Grant Pascoe, counselor in charge of tourism and marketing for the city of Cape Town, does not deny the difficulties the management is facing, but said they work hard to make the stadium profitable.

"We've had a number of events. Obviously not as high as what we would have liked," he said. "We should have prepared better for how the stadium would be used.  However, now we are in the process of doing everything that we need to do. There are some restrictions on us that prohibit us from doing commercial activities at the stadium to pay for itself," Pascoe said.

Despite all the controversy, most South Africans agree that the World Cup did reinforce social cohesion in a country marked by deep racial discrimination.

And the infrastructure should be put to use again next year, as South Africa will host the African Cup of Nations.

You May Like

Video Positive Messaging Helps Revamp Ethiopia's Image

In country once connected with war, poverty, famine, headlines now focus on fast-growing economy, diplomatic reputation More

Russian Activist Thinks Kremlin Ordered Nemtsov's Death

Alexei Navalny says comments of Russian liberals who think government wasn't involved are 'nonsense.' More

Video Land Disputes Rise Amid Uganda Oil Boom

Investors appear to be cashing in by selling parcels of land to multiple buyers More

This forum has been closed.
Comment Sorting
Comments
     
by: CUSP CONSULTING from: Johannesburg
October 22, 2012 3:12 AM
SA needs deep structural & systemic change: READ: A Convergent Model for Social Cohesion http://wp.me/p2LXv0-i

by: Edwin Kaliku, PhD. from: Albany, New York
October 18, 2012 2:11 PM
South Africa should market the sports Stadium to the highest bidder. The sports ground should be contracted to the highest bidder and the proceeds from it should be used to maintain the stadium, pay th eoriginal cost and for the common person sustainance.

Featured Videos

Your JavaScript is turned off or you have an old version of Adobe's Flash Player. Get the latest Flash player.
Positive Messaging Transforms Ethiopia's Imagei
X
Marthe van der Wolf
March 03, 2015 9:03 PM
Ethiopia was once known for famine and droughts. Now, headlines more often point to its fast-growing economy and its emergence as a regional peacemaker. How has Addis Ababa changed the narrative? VOA's Marthe van der Wolf reports.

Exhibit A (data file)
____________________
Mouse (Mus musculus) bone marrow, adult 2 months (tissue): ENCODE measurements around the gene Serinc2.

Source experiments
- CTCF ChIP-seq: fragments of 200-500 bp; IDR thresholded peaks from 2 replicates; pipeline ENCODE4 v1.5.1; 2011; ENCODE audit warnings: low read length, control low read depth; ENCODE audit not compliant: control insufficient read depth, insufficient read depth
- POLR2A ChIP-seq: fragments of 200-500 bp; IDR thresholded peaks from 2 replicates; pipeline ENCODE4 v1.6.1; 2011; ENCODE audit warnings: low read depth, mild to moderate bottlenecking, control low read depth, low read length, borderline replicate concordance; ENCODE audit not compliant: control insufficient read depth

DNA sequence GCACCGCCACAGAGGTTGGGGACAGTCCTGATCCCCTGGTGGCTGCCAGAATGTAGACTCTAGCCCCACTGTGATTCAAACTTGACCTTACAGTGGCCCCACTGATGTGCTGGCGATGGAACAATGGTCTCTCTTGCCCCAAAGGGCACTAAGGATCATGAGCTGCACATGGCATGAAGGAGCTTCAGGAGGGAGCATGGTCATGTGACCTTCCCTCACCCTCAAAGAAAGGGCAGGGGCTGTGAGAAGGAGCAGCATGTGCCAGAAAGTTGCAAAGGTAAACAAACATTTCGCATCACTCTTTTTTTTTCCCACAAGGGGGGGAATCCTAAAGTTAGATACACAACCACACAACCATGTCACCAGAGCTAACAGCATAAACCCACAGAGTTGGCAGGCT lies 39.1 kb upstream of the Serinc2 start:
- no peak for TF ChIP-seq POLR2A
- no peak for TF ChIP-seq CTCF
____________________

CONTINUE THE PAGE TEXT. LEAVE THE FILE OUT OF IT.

Video

Video Positive Messaging Transforms Ethiopia's Image

Ethiopia was once known for famine and droughts. Now, headlines more often point to its fast-growing economy and its emergence as a regional peacemaker. How has Addis Ababa changed the narrative? VOA's Marthe van der Wolf reports.
Video

Video Cyber War Rages Between Iran, US

A newly published report indicates Iran and the United States have increased their cyber attacks on each other, even as their top diplomats are working toward an agreement to guarantee Iran does not develop a nuclear weapon and to free Iran from international sanctions. The development is part of a growing global trend. VOA’s Al Pessin reports from London.
Video

Video Answers Elude Families of MH370 Passengers

For the families on board Malaysia Airlines flight MH370, an airline official’s statement nearly one year ago that the plane had lost contact with air traffic control at 2:40 AM is the only thing that remains confirmed. William Ide reports.
Video

Video Land Disputes Arise Amid Uganda Oil Boom

Ugandan police say there has been a sharp increase in land disputes, with 10 new cases being reported each day. The claims come amid an oil boom as investors appear to be cashing in by selling parcels of land to multiple buyers. Meanwhile, the people who have been living on the land for decades are chased away, sometimes with a heavy hand. VOA's Serginho Roosblad reports.
Video

Video In Russia, Many Doubt Opposition Leader's Killer Will Be Found

The funeral has been held in Moscow for Boris Nemtsov, the opposition leader who was assassinated late Friday just meters from the Kremlin. Nemtsov joins a growing list of outspoken critics of Russia under the leadership of President Vladimir Putin who are believed to have been murdered for their work. VOA’s Daniel Schearf reports from Moscow.